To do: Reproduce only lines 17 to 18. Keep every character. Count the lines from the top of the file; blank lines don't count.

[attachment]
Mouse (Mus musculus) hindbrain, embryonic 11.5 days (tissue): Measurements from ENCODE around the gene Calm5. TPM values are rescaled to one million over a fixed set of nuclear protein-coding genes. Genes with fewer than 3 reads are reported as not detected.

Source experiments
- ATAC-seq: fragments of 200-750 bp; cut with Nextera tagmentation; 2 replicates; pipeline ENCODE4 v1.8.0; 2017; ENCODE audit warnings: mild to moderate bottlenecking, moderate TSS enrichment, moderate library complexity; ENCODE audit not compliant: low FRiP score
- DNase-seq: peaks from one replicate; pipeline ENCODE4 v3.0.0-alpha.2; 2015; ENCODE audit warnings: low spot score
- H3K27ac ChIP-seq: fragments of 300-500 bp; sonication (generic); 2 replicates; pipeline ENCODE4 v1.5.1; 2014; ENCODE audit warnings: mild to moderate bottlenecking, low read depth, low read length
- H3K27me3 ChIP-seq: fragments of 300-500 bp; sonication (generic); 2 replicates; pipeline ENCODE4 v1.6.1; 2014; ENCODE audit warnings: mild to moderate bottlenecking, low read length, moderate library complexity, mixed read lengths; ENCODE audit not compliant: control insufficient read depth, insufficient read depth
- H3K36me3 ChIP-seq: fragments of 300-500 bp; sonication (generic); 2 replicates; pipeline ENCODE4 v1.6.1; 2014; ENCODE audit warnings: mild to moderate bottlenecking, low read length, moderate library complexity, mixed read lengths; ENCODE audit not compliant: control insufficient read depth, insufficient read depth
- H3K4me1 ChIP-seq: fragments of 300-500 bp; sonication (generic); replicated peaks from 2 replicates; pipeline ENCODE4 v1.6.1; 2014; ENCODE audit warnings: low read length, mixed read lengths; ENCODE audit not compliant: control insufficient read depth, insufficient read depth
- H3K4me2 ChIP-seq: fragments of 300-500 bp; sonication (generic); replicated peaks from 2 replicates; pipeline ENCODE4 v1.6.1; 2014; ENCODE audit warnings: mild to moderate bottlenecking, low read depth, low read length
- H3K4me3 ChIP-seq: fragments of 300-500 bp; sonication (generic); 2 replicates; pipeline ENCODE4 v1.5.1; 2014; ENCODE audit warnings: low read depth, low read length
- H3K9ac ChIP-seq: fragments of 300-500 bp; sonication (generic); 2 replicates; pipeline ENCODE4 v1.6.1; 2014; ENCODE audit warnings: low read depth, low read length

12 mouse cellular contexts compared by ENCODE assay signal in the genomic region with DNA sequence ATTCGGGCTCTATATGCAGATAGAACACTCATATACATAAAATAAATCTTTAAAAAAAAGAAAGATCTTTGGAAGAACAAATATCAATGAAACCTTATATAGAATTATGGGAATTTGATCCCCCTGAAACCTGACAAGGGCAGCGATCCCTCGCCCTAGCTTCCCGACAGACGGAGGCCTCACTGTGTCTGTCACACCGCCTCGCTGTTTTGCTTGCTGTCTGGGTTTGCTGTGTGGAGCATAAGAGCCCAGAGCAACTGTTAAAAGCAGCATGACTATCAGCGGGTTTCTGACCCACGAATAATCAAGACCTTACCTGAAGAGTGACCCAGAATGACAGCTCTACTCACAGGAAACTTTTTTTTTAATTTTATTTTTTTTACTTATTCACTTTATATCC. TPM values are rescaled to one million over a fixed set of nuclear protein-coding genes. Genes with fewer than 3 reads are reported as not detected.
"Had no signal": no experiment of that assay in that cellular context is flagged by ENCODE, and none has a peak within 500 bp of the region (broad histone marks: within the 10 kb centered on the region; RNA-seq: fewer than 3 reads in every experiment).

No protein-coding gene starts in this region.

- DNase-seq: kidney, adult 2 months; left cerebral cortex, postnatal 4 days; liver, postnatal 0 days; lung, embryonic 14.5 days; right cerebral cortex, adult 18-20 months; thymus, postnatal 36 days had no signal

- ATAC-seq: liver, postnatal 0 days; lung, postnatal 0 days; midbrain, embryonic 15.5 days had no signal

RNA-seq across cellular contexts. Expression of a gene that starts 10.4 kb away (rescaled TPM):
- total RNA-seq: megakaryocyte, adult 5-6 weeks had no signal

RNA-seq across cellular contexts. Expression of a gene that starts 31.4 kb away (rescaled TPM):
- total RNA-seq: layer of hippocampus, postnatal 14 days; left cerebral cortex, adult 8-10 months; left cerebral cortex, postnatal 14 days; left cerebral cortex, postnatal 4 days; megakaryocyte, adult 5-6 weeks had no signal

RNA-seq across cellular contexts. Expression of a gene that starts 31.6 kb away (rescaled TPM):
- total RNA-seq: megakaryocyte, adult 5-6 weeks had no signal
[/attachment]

RNA-seq across cellular contexts. Expression of a gene that starts 10.4 kb away (rescaled TPM):
- total RNA-seq: megakaryocyte, adult 5-6 weeks had no signal